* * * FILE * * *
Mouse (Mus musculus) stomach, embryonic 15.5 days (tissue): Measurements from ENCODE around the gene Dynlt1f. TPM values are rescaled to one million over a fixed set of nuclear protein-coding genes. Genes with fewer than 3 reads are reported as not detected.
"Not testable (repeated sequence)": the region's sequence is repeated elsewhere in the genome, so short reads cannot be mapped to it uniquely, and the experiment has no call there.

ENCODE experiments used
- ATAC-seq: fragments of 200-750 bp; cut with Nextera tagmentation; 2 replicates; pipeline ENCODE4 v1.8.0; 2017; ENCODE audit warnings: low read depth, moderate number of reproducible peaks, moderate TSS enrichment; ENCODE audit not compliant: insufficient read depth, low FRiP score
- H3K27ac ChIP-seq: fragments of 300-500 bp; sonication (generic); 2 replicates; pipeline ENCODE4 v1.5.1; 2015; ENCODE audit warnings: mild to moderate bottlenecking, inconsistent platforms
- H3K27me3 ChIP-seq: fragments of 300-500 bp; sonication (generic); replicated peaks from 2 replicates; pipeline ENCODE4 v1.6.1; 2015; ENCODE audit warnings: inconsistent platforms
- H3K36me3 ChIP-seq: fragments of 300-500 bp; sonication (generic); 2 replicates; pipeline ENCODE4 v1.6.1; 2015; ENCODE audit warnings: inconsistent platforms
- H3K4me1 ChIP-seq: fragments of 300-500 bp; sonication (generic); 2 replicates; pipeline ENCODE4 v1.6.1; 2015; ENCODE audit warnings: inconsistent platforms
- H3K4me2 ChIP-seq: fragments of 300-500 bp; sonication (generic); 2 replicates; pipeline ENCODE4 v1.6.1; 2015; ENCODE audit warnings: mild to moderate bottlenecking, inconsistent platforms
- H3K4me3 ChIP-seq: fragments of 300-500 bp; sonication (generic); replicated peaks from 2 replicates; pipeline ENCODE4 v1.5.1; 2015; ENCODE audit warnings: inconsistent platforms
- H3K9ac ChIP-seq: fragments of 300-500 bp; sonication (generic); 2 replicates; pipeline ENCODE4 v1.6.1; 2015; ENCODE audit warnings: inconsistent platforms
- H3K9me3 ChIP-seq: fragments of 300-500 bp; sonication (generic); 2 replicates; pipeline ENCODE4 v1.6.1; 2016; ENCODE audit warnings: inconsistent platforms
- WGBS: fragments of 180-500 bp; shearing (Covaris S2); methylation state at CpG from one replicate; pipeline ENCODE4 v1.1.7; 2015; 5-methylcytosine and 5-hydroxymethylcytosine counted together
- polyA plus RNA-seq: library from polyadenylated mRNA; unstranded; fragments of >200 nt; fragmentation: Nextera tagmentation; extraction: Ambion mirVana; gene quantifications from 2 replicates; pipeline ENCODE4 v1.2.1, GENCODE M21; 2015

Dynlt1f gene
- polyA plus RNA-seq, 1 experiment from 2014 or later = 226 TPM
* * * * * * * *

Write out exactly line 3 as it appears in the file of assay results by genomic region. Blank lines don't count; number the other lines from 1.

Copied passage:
ENCODE experiments used